The world's biggest animal cloning factory, located in the port city of Tianjin, will open this year.
In order to meet the market demand for beef, the center will begin by cranking out 100,000 cattle embryos a year, eventually increasing that to one million, along with other livestock.
The $31 million facility is a joint-venture between Chinese biotechnology firm Boyalife and Sooam Biotech, a South Korean research company.
Social media is gagging over the idea of eating cloned meat, especially from a country known for its food-safety scandals.
"Is this meat going to be sold in South Korea or China?" asked one commenter. "If in China, please make sure the leaders eat it first."
Although the U.S. Food and Drug Administration has ruled that food from cloned animals is safe to eat, the European Parliament banned the practice, citing animal welfare concerns.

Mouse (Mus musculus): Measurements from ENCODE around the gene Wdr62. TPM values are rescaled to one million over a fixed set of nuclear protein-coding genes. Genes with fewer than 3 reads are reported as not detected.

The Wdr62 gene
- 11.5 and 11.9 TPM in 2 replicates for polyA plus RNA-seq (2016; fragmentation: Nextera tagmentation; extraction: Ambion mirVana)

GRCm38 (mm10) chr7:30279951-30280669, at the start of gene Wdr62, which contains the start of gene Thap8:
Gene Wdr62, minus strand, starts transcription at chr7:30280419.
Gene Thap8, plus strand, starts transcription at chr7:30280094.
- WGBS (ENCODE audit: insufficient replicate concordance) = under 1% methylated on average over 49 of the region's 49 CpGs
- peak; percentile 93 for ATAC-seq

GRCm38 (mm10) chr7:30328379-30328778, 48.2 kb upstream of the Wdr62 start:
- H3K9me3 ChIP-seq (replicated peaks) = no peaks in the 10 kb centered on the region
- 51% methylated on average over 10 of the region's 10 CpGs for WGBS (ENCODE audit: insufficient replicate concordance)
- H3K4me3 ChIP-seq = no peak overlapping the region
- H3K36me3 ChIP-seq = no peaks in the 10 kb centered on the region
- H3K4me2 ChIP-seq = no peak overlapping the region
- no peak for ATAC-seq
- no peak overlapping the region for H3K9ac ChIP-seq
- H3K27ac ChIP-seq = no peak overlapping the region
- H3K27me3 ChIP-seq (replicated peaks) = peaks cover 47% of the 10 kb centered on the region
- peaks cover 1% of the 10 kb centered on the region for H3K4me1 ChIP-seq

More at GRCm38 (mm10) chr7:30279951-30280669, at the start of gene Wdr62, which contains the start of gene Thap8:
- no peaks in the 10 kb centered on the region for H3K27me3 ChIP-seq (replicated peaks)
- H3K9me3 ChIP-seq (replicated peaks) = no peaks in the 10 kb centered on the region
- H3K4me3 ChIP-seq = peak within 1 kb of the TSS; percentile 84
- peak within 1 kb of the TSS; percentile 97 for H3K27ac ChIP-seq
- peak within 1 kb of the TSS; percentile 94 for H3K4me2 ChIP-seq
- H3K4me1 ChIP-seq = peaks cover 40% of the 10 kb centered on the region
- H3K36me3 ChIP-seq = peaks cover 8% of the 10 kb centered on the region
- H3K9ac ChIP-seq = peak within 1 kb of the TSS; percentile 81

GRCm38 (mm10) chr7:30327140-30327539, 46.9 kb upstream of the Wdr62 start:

Scientists in China have been cloning animals since 2000, but until now it has been limited to scientific research.
While agricultural biotechnology could remedy the world's food security issues, it could also prove to be a multi-million dollar commercial flop.
It all depends on how the public reacts to eating meat "cooked-up" by scientists.
A wise man once said: "The world food production system today faces critical constraints. Not just one or two, but a whole constellation of them." --Julian Cribb, Science Alert
"For the Kingdom of God is not a matter of what we eat or drink, but of living a life of goodness and peace and joy in the Holy Spirit" -- Romans 14:17.News:
- Reuters: S.Carolina tries to block transgender access to bathrooms that don't match their birth sex.
- FNC: ISIS kidnaps more than 300 workers outside of Damascus.
- The Times of Israel: Iran announces plan to produce explosives used in missile warheads.